Incidents such as the “ostrich pachanga,” as one colleague called it, leave very serious lessons to be attended to. Wither I had access to the Internet or not, w.e. w. w. on social media or not, everyone had, knew, created or repeated a joke about it. You know, humor deacralizes, disrespects, leaves no one unhinged, but it also demonstrates the wisdom and real criteria of those who defend themselves from absurdity through the choteo, the historical weapon of this people. Because every joke exaggerates, but also nude tangible truths. If the next day, the following month, the next quarter, the streets were not filled with ostrich meat, the joke will not be demented. And if it was a mistake, there was also no self-criticism, which, if it does not remedy, is at least sincere and shows good faith. Never, however terrible the mistake, will the people ignore those who publicly recognize their weeds. If it is not done, credibility, we repeat, is lost.
Whether the information, the most trivial or the most secret, has no unique channels to reach people. True, so-called fake news is a bad thing of our day and it is necessary to educate, alert, not to fall into such traps and not to believe badly intentioned nonsense or ideas. But how can we criticize the terrible transnationals of enemy capitalism, their false information and lies, if the fulfillments, efficiencies and productions of our news do not have a true demonstration in daily life? Won’t that media optimism be worse, more damaging, even counter-re-voclutionary? Our giant José Martí said that “if it is noble to tell the truth, the noble thing is to tell it all. Hiding the truth is a crime; concealing part of it, the one that impedes and encourages, is a crime.”1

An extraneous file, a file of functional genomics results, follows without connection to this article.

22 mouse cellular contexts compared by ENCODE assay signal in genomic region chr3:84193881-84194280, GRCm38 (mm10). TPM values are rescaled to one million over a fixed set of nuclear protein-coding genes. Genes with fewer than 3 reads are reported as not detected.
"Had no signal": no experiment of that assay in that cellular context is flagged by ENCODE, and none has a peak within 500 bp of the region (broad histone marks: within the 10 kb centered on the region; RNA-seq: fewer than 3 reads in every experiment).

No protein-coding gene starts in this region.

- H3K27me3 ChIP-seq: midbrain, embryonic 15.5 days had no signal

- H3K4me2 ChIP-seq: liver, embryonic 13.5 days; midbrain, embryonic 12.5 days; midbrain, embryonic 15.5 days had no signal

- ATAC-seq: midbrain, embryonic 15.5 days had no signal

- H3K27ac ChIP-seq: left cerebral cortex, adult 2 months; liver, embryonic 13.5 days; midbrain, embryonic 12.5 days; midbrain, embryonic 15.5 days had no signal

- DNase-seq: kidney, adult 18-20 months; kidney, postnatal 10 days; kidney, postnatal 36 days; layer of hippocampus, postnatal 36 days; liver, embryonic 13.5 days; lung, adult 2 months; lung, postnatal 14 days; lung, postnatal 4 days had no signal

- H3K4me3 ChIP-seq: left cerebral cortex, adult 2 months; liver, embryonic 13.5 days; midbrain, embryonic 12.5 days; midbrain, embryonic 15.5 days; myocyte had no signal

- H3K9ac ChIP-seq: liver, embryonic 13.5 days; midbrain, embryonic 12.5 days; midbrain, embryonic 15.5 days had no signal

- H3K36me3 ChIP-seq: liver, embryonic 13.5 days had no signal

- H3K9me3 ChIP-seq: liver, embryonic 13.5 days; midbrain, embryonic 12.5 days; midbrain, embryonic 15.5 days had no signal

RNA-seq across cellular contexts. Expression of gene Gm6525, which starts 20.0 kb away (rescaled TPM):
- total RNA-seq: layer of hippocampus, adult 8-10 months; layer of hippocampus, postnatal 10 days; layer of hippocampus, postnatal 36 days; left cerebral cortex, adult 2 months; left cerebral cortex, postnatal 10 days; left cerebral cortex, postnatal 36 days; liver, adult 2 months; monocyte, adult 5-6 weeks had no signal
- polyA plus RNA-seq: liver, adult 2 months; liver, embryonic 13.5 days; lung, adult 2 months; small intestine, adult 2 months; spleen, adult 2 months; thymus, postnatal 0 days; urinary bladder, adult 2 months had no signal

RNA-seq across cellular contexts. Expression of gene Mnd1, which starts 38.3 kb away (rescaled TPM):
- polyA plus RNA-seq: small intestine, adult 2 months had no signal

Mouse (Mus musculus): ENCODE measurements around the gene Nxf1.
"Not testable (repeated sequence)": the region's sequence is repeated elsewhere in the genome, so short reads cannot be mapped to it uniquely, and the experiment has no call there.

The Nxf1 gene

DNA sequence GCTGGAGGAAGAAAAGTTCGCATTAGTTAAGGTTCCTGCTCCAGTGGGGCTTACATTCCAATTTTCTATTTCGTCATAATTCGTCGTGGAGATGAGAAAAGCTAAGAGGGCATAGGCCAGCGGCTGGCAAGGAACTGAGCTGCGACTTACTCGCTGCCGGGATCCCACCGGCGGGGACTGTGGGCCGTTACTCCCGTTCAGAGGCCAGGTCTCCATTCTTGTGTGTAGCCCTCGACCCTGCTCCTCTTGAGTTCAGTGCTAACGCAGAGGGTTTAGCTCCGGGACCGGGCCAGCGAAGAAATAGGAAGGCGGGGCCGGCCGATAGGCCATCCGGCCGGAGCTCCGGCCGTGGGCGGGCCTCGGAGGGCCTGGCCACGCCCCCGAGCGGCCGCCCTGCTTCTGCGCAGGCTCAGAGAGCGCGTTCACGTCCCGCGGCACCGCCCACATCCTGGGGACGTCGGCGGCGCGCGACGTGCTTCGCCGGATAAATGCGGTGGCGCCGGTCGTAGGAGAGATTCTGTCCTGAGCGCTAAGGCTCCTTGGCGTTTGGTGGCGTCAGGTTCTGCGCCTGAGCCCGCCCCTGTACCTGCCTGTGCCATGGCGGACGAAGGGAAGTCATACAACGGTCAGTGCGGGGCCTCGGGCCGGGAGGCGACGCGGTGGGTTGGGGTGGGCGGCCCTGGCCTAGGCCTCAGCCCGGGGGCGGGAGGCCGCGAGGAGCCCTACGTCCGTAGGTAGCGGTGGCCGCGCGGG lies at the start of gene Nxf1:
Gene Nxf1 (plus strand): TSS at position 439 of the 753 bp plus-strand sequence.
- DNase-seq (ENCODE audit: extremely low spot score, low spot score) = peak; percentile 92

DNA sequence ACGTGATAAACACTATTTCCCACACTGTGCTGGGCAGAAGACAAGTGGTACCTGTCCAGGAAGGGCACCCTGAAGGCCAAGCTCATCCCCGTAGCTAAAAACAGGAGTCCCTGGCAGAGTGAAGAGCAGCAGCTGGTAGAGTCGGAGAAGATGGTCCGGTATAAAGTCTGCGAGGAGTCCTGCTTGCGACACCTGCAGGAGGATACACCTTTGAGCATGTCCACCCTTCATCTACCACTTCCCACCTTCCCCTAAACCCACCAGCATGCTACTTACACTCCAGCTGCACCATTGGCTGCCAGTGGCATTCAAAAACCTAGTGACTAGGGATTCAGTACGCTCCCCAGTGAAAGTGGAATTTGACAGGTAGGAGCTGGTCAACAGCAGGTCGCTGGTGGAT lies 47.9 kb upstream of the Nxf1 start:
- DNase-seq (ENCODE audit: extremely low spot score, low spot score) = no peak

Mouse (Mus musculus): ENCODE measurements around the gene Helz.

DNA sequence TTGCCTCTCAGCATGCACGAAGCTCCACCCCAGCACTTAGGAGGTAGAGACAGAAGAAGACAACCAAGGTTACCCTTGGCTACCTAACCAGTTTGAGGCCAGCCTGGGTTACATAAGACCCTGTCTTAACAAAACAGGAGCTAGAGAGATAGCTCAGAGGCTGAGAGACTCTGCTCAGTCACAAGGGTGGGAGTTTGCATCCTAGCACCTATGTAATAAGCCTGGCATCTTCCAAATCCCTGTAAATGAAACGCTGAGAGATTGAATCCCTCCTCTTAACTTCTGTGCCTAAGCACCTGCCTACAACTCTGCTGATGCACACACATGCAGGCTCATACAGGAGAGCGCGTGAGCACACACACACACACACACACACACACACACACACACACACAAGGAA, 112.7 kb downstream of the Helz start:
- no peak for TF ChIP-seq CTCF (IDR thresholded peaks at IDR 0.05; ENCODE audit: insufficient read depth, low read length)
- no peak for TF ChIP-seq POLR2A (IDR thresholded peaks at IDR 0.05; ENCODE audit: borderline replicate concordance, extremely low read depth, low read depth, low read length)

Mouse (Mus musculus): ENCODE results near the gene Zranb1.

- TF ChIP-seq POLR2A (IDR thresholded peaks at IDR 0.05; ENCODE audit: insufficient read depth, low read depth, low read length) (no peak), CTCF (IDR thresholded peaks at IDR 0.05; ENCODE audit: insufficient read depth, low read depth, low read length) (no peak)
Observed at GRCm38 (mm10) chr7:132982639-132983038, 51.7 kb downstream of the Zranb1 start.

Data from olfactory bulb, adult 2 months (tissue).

Clumsy inefficiencies in programming and announcements are not the end of the world. But in addition to other lists of manicures and sloppy, media and even some outside the media, they become dangerous breeding ground, because today there are many more options, sometimes not even the best, to direct attention and to feed the creeds of knowledge, thinking and acting. When trust is lost, today it is very easy to simply switch channels. Or stop believing. Ω
1 José Martí: “Letter to Enrique Collazo, New York, January 12, 1892”, in Complete Works (Digital Edition), Havana, Center for Martyrdom Studies, 2011, vol. I, p. 289.